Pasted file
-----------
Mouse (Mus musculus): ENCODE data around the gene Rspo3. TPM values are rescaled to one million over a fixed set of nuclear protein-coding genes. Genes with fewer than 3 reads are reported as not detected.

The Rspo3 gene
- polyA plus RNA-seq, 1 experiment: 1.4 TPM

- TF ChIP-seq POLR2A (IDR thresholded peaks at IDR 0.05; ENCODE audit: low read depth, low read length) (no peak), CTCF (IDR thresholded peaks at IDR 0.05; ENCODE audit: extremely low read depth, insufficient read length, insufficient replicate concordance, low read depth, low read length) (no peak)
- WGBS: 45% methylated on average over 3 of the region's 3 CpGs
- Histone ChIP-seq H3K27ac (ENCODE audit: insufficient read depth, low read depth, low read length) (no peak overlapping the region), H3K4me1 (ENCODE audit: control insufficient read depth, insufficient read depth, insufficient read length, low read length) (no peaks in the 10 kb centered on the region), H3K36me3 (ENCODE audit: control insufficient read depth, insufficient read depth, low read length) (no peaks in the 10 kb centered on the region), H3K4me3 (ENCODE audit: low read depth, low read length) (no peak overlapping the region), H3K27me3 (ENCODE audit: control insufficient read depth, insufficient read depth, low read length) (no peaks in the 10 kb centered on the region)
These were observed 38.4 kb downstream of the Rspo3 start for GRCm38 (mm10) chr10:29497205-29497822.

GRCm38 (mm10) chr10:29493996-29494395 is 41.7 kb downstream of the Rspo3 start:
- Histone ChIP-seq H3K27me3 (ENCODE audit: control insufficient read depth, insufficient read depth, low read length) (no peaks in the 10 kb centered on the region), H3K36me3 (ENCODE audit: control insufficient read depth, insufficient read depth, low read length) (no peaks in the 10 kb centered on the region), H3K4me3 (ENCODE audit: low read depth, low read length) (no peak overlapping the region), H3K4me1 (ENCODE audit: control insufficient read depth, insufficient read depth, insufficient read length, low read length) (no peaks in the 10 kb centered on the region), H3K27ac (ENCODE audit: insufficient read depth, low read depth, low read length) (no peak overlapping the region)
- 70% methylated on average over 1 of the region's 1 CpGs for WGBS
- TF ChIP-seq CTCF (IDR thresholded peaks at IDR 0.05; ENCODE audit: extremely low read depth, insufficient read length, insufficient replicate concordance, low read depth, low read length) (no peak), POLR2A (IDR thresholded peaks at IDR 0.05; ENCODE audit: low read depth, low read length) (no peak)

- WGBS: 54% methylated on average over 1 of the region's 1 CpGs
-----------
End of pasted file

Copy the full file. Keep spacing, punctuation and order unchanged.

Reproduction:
Mouse (Mus musculus): ENCODE data around the gene Rspo3. TPM values are rescaled to one million over a fixed set of nuclear protein-coding genes. Genes with fewer than 3 reads are reported as not detected.

The Rspo3 gene
- polyA plus RNA-seq, 1 experiment: 1.4 TPM

- TF ChIP-seq POLR2A (IDR thresholded peaks at IDR 0.05; ENCODE audit: low read depth, low read length) (no peak), CTCF (IDR thresholded peaks at IDR 0.05; ENCODE audit: extremely low read depth, insufficient read length, insufficient replicate concordance, low read depth, low read length) (no peak)
- WGBS: 45% methylated on average over 3 of the region's 3 CpGs
- Histone ChIP-seq H3K27ac (ENCODE audit: insufficient read depth, low read depth, low read length) (no peak overlapping the region), H3K4me1 (ENCODE audit: control insufficient read depth, insufficient read depth, insufficient read length, low read length) (no peaks in the 10 kb centered on the region), H3K36me3 (ENCODE audit: control insufficient read depth, insufficient read depth, low read length) (no peaks in the 10 kb centered on the region), H3K4me3 (ENCODE audit: low read depth, low read length) (no peak overlapping the region), H3K27me3 (ENCODE audit: control insufficient read depth, insufficient read depth, low read length) (no peaks in the 10 kb centered on the region)
These were observed 38.4 kb downstream of the Rspo3 start for GRCm38 (mm10) chr10:29497205-29497822.

GRCm38 (mm10) chr10:29493996-29494395 is 41.7 kb downstream of the Rspo3 start:
- Histone ChIP-seq H3K27me3 (ENCODE audit: control insufficient read depth, insufficient read depth, low read length) (no peaks in the 10 kb centered on the region), H3K36me3 (ENCODE audit: control insufficient read depth, insufficient read depth, low read length) (no peaks in the 10 kb centered on the region), H3K4me3 (ENCODE audit: low read depth, low read length) (no peak overlapping the region), H3K4me1 (ENCODE audit: control insufficient read depth, insufficient read depth, insufficient read length, low read length) (no peaks in the 10 kb centered on the region), H3K27ac (ENCODE audit: insufficient read depth, low read depth, low read length) (no peak overlapping the region)
- 70% methylated on average over 1 of the region's 1 CpGs for WGBS
- TF ChIP-seq CTCF (IDR thresholded peaks at IDR 0.05; ENCODE audit: extremely low read depth, insufficient read length, insufficient replicate concordance, low read depth, low read length) (no peak), POLR2A (IDR thresholded peaks at IDR 0.05; ENCODE audit: low read depth, low read length) (no peak)

- WGBS: 54% methylated on average over 1 of the region's 1 CpGs